“Before I went to college,” Vazquez says on reflecting on nearing the end of high school, “I really wanted to go work because I wanted to buy nice things, I saw other people with nice things.” And while his father attempted to discourage it, Vazquez “kept insisting and insisting.” His persistence paid off because, the following summer, his father finally took him to work where he worked--a tile factory in Chicago. Ramon Vazquez, Sr., since arriving in Chicago, had worked for a company that sold mosaic tiles, the ones that were commonly found in bathrooms. With his limited English, after years at the factory, Vazquez Sr. had become a supervisor. For two weeks, Ray worked with his father, loading tile boxes onto delivery trucks. At the end of the two weeks, he confided to his father, “Papi, I don’t know how you do this every day, I don’t think I can do this.” In response, his father explained that, “you better stay in school and finish your college education...because, unfortunately, if you don’t have the skills, you’ll end up working in a factory [like me].” The advice stuck.
Not only did Vazquez go to college, but he would go on to complete his master’s degree. Remembering these moments during our interview, Vazquez speculated that his father put him to work at the tile factory on purpose. In fact, when Vazquez asked his father, his father agreed stating he wanted to teach his son “a lesson in life,” for which Vazquez remains grateful. He would dedicate himself to his father’s life lessons by providing opportunities for youth to enrich their lives through YMCA and Chicago Park District programming, and pioneering a gang intervention program at the Logan Square YMCA. His life’s work honors his father’s legacy through the ways he serves organizations that seek to provide increased opportunities for youth to make healthy choices in positive outlets at private or public organizations like the YMCA, Chicago Park District and City Colleges of Chicago.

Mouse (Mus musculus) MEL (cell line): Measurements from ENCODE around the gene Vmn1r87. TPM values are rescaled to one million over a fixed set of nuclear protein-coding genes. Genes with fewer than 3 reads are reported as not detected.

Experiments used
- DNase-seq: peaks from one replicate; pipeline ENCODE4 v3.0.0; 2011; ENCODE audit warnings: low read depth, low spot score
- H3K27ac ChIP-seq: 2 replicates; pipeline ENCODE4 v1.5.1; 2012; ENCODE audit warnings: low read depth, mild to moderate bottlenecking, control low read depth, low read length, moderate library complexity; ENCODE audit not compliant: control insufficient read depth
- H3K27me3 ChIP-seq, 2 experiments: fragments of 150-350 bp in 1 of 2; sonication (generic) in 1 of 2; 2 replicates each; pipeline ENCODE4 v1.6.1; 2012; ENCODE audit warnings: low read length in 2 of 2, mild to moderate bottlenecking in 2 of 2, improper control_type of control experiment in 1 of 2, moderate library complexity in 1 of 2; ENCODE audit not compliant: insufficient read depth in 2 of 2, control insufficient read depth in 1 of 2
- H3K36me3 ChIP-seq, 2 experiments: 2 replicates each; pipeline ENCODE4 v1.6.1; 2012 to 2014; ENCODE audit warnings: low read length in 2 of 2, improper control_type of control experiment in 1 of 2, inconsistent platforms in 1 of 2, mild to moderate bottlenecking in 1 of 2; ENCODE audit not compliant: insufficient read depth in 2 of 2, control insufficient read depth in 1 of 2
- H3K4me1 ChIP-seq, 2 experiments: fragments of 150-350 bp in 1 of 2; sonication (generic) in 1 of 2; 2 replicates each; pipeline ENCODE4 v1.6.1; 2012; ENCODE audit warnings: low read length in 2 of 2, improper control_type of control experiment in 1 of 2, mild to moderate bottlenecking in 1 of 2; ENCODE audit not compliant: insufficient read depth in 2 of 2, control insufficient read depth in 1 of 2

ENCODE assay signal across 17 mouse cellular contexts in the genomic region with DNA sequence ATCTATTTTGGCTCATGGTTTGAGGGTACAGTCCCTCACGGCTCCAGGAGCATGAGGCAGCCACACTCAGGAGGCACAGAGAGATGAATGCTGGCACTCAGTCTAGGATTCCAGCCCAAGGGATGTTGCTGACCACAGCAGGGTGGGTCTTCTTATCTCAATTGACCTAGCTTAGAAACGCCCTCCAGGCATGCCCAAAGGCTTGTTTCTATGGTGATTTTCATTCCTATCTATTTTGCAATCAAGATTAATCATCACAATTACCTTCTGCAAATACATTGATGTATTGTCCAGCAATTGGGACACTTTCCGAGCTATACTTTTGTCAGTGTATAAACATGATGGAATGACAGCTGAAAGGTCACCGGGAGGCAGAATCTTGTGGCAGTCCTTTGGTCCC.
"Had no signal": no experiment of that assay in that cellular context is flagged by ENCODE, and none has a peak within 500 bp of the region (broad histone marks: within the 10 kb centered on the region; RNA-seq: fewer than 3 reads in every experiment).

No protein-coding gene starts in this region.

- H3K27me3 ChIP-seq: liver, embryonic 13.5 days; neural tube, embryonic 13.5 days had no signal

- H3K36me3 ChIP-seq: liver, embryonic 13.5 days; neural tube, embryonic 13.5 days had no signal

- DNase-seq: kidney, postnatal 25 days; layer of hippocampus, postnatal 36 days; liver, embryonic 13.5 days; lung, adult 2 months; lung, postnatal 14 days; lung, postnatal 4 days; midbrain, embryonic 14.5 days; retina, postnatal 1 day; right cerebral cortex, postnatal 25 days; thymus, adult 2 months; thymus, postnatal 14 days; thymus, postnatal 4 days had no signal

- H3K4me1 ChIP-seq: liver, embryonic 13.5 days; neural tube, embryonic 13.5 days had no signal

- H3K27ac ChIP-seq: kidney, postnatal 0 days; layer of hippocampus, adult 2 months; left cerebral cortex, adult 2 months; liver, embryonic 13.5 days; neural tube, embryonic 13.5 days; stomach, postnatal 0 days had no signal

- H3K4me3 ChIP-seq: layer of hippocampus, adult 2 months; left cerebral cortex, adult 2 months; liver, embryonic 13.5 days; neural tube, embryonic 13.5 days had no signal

Fernando Grillo’s introduction to the YMCA, while almost a decade later, grounded his continued pursuit of a professional degree for different reasons. Much like Ray’s, the story of how Grillo ended up at the YMCA traces back to his father. Like Ray’s father, Grillo’s dad had limited education but encouraged his children to get more education. Grillo’s own commitment to higher education has roots in his early years with his dad. A particular incident spoke to that to such an extent that he still keenly remembered the day of the week it all happened. It was a Friday, close to the end of his seventh year in school. Grillo assumed, mistakenly, that his years in school were done. He shared the news with his younger brother, “My father wanted us to go further than he, he had only gone to 6th grade, and me, by almost finishing seventh grade, I was done. I had gone further than my dad.” Soon Grillo learned how wrong he was.
Having overheard the entire conversation, the following Monday Grillo’s dad took them to the Division Street YMCA, the same one Vazquez had frequented when he was Grillo’s age. Grillo’s father left them in the air hockey room while he went on to a meeting. At some point, Grillo ventured into the bathroom, poking his head into some classrooms as he went along. That’s when he saw Julio Estacio, an educator from his church, writing on a chalkboard in front of a room filled with adults from his church. Among them sat his father. On their way home, Grillo asked his father what he was doing, and his father explained, “I heard you two little bastards talking on Friday and you’re right, I want you to go further than I so here’s what I’ve done. I’ve just enrolled in GED.” The nine-month course kept Grillo, his father, and brother going to the YMCA every Monday until his father completed the program. The camaraderie of his church community, and the respite he found at the YMCA, supported both Grillo and his father. It supported Grillo through boarding school and in his continued pursuit of education and community advocacy. Today, Grillo is a Board Chair of ASPIRA of Illinois.